I’ve been working remotely now for over nine years. There were initial challenges around remote working. For example, it was unusual for someone with zero patent law experience to do this. There were a handful of other colleagues from the firm who also worked remotely, but they had worked in D.C. for a few years before working remotely. So in this way, firm management had experience for this work situation, and I wasn’t treated differently as if I were enjoying some special privilege. I really appreciated that. Based on my previous remote work experience, I didn’t tell other people that I worked remotely, because I was afraid of potential negative bias. For a while, people just thought I worked on a different floor in the building. Eventually, it became common knowledge and, honestly, not a big deal. Now, we’re all working remotely, and it’s “normal” for everyone.

While working remotely, staying connected can be challenging. It is easy to feel disconnected, especially when you are new. I am always amazed at how seeing someone in person makes a difference. Whenever I go to the office in D.C., I look forward to seeing my colleagues and members of the firm I don’t work with directly. It is nice to match a face to a voice I’ve heard on the other end of the phone or to an email address. Also, I try to catch up with all of the folks I work with to touch base on projects, give updates, and receive input/advice on how best to move forward on matters.

Another remote working challenge is that it can be harder to shake a bad-day feeling when you are alone. Walking around the block does wonders! When I’m in the office, I can drop in and talk to someone, not necessarily about the bad-day feeling, but the connection can be restorative. I find the bad-day feelings dissipate faster when I can engage with others. Nowadays, I’m using the online tools that were rolled out around the same time the COVID-19 remote working began. I reach out via video-based calls, meetings, instant messaging, etc., to people occasionally to touch base. It can be a short chat, sometimes using the video feature. It can be nice to see folks when we are catching up. On the other hand, being on camera all the time can be tiring, so a simple call can be perfect.

What advice would you give to women returning to work with respect to explaining the “gap” in their resume from taking time off to raise children, take care of a family member, etc.?

The view of the gap years varies based on the culture of the employer. That is not something someone reentering the workforce can control. The good news is that gap years don’t have the same stigma they had years ago. Employers are interested in high-demand skills, like technical knowledge paired with competence in communications. If your resume includes the experience that the employer is looking for, they often look beyond the gap years. If they don’t, then maybe that’s an indication of the workplace culture. Sterne Kessler is always looking for good talent.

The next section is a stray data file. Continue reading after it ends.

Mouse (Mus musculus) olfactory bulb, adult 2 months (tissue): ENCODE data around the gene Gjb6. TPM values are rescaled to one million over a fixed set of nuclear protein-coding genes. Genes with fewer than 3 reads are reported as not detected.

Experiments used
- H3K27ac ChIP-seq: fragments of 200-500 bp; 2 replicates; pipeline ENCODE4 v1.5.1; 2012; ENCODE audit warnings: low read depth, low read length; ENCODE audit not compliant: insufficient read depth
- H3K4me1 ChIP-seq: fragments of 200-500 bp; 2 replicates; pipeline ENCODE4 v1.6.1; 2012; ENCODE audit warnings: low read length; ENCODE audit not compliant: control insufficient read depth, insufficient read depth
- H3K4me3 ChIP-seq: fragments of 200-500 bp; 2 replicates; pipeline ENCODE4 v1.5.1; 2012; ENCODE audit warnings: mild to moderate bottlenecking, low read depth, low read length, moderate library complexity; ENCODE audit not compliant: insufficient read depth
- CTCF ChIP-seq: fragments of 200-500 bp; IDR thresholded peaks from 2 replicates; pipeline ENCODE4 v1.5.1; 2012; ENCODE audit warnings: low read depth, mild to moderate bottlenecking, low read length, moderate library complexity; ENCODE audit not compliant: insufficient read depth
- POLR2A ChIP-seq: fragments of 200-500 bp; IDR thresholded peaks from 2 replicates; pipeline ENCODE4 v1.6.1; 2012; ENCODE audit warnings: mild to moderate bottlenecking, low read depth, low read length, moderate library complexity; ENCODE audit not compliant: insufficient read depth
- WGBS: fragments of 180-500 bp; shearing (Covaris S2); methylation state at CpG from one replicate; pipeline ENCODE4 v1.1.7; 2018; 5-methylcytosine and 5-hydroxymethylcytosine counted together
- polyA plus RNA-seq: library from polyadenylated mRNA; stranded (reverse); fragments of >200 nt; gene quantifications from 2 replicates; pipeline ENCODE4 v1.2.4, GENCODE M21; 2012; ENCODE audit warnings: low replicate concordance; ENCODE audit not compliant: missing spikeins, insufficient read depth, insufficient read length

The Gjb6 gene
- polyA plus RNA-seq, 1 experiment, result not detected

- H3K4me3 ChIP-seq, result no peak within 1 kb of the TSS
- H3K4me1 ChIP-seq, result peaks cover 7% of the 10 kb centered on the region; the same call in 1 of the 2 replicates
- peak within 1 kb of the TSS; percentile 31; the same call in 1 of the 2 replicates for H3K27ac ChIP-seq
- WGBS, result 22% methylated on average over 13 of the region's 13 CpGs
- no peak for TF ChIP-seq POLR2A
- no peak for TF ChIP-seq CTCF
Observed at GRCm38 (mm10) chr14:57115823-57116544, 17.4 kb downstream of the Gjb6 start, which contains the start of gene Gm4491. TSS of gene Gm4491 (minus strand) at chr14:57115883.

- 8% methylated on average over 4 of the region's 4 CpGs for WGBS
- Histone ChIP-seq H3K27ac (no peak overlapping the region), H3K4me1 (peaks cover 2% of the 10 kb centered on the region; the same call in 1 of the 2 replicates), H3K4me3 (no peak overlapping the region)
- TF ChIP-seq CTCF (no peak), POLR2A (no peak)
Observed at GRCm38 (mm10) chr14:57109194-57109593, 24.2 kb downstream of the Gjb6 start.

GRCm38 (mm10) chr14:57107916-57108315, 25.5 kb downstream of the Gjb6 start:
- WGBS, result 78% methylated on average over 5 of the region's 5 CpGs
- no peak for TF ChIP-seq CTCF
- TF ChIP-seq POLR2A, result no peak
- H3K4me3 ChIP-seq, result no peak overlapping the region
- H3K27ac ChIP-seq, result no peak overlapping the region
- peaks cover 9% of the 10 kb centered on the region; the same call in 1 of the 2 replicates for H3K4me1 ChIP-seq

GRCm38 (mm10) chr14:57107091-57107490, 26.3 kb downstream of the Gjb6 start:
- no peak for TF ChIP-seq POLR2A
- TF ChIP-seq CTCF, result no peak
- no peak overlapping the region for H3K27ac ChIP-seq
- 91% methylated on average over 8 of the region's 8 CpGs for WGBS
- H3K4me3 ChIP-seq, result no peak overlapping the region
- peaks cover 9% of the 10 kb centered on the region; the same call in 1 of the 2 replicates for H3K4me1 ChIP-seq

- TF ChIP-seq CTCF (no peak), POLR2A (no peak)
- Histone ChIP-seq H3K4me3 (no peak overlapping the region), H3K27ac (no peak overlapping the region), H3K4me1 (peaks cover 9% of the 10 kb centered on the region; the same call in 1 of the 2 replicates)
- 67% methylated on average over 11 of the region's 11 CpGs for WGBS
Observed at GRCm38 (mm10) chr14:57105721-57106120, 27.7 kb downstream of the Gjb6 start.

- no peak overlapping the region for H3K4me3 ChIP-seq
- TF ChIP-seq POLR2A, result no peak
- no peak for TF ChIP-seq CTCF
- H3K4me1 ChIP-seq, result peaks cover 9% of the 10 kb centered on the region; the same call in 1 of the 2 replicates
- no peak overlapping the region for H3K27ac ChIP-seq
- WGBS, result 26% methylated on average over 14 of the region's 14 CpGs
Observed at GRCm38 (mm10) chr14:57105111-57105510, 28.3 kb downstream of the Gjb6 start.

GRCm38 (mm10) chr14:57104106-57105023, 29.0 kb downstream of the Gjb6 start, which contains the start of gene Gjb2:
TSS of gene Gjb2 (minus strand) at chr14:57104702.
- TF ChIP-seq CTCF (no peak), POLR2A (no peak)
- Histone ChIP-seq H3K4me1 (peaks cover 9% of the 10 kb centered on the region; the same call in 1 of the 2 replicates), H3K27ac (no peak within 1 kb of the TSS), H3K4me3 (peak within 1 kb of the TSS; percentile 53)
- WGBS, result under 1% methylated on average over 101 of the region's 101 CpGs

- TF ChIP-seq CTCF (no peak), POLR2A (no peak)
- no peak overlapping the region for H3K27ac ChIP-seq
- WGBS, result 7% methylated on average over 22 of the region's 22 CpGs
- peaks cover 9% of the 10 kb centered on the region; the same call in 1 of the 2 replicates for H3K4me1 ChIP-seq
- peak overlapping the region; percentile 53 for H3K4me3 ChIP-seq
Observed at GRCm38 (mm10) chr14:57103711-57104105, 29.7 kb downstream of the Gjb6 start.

Before you leave your current position, I recommend preparing a reentry kit: draft a resume; collect key materials—things that you think are core to your knowledge base that will help you to refresh your skill set; make a list of your greatest hits—things that you are proud of accomplishing even though they may not necessarily show up on your resume; update your LinkedIn profile; and make a list of people in your network who would attest to your skill set and character. This collection of information may come in handy when you prepare for reentry.

What advice would you give to women returning to work to “make the ask” with respect to seeking positions that they really want while setting comfortable parameters (part-time, compressed schedules, remote, etc.)?

Again, technical knowledge paired with communication skills are in high demand. And the COVID-19 pandemic has proved that remote work is feasible. It is important to interview purposefully, meet leaders, and get a feel for the culture and/or work environment. Consider asking about the performance review process—for example, if instead of a full workload at 100 percent, you consider a reduced workload at 50 percent with a corresponding reduced salary. At performance review, assume you produce 60 percent of the full workload. Would the employer compare your performance against a 100 percent full workload, so you are viewed as a 60 percent performer? Or would they compare your performance against your 50 percent goal and view you as someone who exceeded their goals? The answers can be enlightening.

What advice do you have for employers looking for talent?

Think about the people in your classes or in your first jobs who you thought were talented and capable. See if they are on LinkedIn and reach out to them to see if they might be interested in an opportunity. If they aren’t on LinkedIn, consider whether they may have taken a break from their technical careers. You can use traditional networking methods to track people down, such as checking in with a related colleague via phone, email, or LinkedIn. There are many resources for finding and connecting with people these days. Reach out broadly and have a conversation—you never know what may come of it.

Entity:
Topic: